Zee-Another Thread Trasher.

Offline b.lindsey

  • Global Moderator
  • Full Member
  • *****
  • Posts: 13734
  • Dallas, NC, USA
    • Workbench-Miniatures
Re: Small pantograph
« Reply #5 on: December 16, 2012, 07:48:46 PM »
Great start Arnold. IIRC, the color of that nylon indicates that it is molybdenum disulfide (sp?) filled nylon....great stuff for bushings and washers aside from the birds nest that is :)

Bill

Offline Bearcar1

  • Full Member
  • ****
  • Posts: 704
  • Chicagoland Area, USA
Re: Small pantograph
« Reply #6 on: December 16, 2012, 09:31:21 PM »
What a cool and interesting project, Arnold. I'l be tagging along for the ride. I suspect the pins (pivots) will require a pretty close fit.


BC1
Jim

Offline Don1966

  • Full Member
  • *****
  • Posts: 6006
  • Morgan City, LA (Along the Gulf Coast)
Re: Small pantograph
« Reply #7 on: December 16, 2012, 10:03:33 PM »
I am interested in the results to Arnold, so I will be tagging along also. Oh!  and great start.

Don

Offline arnoldb

  • Administrator
  • Full Member
  • *****
  • Posts: 1338
  • Windhoek, Namibia
Re: Small pantograph
« Reply #8 on: December 17, 2012, 04:55:08 PM »
Thanks Dan - that gives me an idea; next time I'll switch the shop fan to full blast - it's hot enough here at the moment with regular 36oC+ temperatures.

Jo, Thanks.  Yes, I went for standard reduction sizes : 1/2, 1/3 and 1/4.  I haven't given copy mounting much thought; for now, I'll work off computer printed templates.  Like you say, the reduction can help hide wobbly operation.  I'll make up my own copy if I find I need it regularly.  For you it's just expensive; for me there's the added difficulty of getting it here.  I'll scour some of the local arts-supply shops though; I might just find something suitable.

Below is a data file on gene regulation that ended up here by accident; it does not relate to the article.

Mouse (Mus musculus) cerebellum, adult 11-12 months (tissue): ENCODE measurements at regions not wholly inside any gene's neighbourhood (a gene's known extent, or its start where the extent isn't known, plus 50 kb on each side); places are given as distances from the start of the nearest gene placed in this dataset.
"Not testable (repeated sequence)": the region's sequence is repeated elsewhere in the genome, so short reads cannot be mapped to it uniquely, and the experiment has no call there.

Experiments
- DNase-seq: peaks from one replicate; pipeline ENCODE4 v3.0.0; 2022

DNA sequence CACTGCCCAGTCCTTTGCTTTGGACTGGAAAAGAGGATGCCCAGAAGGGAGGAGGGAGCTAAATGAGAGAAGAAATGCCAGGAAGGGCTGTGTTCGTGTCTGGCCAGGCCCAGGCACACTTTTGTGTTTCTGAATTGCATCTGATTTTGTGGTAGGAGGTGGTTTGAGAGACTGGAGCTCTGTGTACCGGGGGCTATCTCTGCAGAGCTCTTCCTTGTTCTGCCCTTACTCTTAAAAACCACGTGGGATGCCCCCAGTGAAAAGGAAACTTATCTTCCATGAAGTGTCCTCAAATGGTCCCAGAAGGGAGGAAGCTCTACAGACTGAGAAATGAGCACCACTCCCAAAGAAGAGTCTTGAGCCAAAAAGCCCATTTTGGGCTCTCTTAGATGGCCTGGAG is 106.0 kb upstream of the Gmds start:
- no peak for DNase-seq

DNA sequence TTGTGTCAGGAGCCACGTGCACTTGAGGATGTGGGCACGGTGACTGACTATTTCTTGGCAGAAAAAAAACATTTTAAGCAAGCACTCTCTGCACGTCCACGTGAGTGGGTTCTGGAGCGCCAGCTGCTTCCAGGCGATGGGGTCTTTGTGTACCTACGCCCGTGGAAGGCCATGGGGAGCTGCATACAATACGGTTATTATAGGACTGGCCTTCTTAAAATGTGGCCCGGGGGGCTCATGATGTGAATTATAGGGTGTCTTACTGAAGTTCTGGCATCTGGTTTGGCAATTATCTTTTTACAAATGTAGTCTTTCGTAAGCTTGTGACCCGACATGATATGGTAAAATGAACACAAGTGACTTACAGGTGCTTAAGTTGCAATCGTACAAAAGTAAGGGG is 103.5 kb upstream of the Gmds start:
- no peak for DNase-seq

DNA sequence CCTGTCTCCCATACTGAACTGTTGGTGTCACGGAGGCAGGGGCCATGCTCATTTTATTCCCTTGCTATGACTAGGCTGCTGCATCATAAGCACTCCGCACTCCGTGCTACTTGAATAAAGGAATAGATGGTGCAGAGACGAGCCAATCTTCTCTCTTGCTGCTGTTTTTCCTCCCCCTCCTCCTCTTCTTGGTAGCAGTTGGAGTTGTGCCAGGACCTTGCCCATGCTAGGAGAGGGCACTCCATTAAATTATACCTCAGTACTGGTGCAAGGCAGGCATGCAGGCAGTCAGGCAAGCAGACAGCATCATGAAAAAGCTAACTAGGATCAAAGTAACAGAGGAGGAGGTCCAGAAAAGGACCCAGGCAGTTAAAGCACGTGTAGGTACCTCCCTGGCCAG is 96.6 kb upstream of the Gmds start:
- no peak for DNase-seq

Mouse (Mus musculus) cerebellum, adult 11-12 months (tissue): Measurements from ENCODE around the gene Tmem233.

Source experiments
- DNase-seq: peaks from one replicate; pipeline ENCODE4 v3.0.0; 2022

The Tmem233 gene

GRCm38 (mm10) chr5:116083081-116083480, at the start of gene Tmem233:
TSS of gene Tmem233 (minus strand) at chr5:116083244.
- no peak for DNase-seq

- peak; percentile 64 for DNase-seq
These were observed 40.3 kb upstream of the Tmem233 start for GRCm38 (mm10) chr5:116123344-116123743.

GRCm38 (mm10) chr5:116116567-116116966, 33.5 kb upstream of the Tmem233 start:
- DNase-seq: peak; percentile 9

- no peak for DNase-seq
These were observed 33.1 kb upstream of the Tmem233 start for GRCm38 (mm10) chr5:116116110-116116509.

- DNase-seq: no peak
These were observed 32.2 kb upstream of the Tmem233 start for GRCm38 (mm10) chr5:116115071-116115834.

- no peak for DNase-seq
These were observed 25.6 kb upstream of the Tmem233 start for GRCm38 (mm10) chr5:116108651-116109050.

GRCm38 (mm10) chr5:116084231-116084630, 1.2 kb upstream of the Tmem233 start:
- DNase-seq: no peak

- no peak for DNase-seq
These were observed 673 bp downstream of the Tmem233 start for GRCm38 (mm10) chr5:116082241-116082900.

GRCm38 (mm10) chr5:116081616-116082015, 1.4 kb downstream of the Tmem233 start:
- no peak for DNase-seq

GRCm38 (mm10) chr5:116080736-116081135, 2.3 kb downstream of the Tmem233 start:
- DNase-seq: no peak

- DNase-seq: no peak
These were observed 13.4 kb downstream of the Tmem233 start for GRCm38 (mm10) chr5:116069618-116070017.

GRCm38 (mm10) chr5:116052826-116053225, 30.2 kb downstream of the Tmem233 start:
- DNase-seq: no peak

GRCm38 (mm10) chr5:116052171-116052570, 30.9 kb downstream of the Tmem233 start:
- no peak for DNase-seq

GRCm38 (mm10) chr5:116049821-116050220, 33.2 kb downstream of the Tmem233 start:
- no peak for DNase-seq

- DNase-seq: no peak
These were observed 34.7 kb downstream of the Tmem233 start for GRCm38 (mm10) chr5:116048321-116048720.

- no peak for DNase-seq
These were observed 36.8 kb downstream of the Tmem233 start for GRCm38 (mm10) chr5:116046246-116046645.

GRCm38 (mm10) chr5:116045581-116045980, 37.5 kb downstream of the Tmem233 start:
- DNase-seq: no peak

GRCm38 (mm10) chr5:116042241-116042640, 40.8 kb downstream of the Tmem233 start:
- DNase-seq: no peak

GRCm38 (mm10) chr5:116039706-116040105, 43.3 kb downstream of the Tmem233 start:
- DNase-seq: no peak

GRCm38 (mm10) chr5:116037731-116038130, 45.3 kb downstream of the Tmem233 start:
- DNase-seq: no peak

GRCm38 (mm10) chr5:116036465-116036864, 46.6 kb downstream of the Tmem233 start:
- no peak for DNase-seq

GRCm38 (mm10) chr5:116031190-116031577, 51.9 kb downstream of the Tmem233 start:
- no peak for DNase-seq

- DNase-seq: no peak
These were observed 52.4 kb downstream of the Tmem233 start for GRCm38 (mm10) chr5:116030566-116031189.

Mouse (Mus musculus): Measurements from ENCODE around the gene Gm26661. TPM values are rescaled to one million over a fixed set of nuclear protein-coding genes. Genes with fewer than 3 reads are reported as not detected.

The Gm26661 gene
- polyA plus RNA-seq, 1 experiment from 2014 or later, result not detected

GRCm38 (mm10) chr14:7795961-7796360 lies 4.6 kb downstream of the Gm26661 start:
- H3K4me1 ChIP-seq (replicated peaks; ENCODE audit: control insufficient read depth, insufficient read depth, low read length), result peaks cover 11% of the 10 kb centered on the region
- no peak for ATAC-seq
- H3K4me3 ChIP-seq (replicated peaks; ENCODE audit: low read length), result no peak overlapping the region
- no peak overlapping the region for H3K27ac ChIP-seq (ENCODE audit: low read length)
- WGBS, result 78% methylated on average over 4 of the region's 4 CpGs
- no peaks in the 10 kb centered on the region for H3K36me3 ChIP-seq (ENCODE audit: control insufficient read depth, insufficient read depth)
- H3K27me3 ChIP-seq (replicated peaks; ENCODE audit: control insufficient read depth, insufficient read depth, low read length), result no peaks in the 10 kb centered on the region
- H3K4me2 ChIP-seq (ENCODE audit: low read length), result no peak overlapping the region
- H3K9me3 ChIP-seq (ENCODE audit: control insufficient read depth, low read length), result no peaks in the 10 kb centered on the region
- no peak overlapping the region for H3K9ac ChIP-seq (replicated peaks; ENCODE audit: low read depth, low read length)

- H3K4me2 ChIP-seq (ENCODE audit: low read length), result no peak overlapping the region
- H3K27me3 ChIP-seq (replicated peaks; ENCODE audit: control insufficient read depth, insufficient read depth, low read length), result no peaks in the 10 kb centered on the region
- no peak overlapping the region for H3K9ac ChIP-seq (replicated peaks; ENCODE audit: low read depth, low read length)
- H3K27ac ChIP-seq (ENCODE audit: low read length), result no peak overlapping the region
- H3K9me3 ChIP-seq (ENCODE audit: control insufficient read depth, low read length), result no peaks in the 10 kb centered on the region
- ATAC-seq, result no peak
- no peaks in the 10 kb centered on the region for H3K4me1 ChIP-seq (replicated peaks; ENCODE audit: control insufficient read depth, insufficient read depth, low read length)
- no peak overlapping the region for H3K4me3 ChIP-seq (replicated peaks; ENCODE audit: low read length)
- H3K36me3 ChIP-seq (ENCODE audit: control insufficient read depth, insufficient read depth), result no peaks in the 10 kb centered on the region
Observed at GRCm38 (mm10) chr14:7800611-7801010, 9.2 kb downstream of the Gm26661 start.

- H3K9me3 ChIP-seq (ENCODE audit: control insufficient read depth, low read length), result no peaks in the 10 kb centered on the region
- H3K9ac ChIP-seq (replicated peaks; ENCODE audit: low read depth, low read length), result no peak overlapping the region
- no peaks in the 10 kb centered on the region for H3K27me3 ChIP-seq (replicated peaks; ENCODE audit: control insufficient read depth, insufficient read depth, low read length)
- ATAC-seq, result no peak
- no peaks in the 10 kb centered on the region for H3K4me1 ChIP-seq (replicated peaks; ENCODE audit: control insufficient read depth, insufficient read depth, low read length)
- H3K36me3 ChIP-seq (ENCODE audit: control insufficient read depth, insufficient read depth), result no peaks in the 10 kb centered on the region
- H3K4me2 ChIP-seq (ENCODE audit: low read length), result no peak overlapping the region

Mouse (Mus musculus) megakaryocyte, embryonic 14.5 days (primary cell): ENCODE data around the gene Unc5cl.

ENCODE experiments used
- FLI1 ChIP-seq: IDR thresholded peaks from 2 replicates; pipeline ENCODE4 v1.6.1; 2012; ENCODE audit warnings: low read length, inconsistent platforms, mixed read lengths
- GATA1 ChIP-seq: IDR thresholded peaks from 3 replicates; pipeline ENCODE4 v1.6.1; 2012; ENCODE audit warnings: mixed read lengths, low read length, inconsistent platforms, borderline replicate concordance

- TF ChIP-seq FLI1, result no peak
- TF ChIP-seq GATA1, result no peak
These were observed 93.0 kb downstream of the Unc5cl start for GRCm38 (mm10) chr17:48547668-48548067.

Thank you Marv.  I've also noticed the axial play...  I'll see how things go, and if needed, I'll make up a small ER11 spindle that can be driven off the flex shaft.  That could be a very useful bit of kit anyway. 

Thanks Carl - Yes, good company  :ThumbsUp:

Bill, thank you.  Thanks for that info; I once had the "pleasure" of sticking a finger in a pot of pure molybdenum disulfide grease...  It was black for days afterwards  :facepalm2: - much worse than normal CV joint grease.  I do like this plastic though; it machines very easily and so far it does feel exceedingly slippery, so I'll live with the bird's nests  :)

Thanks Jim.  Yes, the fits in the pivots are crucial to accuracy; that's why I went for the bushes as inserts there.  Easy to turn up accurately, and not difficult to replace if they get worn.  The big washers are to add as much stability as possible to prevent the arms tilting with respect to one another.  And tightening up the bolts to _just_ the right settings will be fun too...

Don, Thanks.  I'll be sure to bore everyone with the results - be it good or bad.  Failure is an option here  :Lol:

Well, that's it for now; had a hectic Monday and didn't get to pop out for some needed bits.

Kind regards, Arnold
Building an engine takes Patience, Planning, Preparation and Machining.
Procrastination is nearly the same, but it precludes machining.
Thus, an engine will only be built once the procrastination stops and the machining begins!

Offline arnoldb

  • Administrator
  • Full Member
  • *****
  • Posts: 1338
  • Windhoek, Namibia